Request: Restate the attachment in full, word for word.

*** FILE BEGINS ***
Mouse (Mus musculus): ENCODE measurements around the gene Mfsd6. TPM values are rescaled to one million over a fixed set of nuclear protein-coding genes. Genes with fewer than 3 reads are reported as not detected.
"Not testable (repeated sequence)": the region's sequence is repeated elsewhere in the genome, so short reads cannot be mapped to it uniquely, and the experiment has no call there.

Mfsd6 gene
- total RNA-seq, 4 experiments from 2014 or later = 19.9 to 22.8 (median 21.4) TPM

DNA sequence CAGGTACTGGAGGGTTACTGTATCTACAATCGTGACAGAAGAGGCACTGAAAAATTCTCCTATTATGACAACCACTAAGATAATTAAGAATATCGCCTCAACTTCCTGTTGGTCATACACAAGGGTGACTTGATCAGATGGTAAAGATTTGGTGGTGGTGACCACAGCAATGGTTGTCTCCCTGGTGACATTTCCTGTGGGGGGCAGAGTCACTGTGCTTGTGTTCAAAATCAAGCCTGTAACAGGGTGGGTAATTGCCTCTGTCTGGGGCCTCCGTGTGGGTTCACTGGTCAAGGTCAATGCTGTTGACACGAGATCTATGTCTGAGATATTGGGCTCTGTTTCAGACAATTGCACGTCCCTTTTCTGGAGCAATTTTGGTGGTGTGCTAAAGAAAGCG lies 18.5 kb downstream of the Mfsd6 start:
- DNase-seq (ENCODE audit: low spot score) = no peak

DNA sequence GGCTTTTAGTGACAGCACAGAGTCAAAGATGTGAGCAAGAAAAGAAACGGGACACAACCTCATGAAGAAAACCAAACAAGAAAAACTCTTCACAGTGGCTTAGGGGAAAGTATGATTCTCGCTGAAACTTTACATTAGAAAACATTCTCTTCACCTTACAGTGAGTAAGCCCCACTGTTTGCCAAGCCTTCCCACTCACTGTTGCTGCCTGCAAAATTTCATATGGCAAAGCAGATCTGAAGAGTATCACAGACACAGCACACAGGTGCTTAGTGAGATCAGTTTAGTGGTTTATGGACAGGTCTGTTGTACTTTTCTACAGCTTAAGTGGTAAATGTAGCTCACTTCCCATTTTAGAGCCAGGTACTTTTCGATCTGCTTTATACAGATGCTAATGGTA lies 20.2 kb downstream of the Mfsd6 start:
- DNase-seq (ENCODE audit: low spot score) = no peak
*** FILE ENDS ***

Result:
Mouse (Mus musculus): ENCODE measurements around the gene Mfsd6. TPM values are rescaled to one million over a fixed set of nuclear protein-coding genes. Genes with fewer than 3 reads are reported as not detected.
"Not testable (repeated sequence)": the region's sequence is repeated elsewhere in the genome, so short reads cannot be mapped to it uniquely, and the experiment has no call there.

Mfsd6 gene
- total RNA-seq, 4 experiments from 2014 or later = 19.9 to 22.8 (median 21.4) TPM

DNA sequence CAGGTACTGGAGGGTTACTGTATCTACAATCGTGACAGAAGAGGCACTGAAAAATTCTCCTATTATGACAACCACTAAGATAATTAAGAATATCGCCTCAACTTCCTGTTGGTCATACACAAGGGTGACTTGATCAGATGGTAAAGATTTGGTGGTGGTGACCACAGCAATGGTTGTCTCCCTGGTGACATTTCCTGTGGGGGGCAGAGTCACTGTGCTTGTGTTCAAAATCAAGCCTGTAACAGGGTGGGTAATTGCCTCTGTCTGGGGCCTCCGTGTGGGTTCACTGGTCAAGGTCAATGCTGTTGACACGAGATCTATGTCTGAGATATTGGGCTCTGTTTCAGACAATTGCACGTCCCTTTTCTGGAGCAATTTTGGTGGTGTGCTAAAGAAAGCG lies 18.5 kb downstream of the Mfsd6 start:
- DNase-seq (ENCODE audit: low spot score) = no peak

DNA sequence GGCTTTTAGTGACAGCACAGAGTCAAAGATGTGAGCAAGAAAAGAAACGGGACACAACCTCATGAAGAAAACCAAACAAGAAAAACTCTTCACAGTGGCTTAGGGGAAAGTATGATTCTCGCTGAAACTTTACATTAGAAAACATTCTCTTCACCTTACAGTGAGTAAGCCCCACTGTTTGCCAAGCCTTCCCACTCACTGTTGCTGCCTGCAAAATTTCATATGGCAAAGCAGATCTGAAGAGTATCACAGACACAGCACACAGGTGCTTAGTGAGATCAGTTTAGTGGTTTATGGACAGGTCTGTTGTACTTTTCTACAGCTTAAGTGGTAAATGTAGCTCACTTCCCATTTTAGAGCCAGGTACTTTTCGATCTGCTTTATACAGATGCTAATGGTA lies 20.2 kb downstream of the Mfsd6 start:
- DNase-seq (ENCODE audit: low spot score) = no peak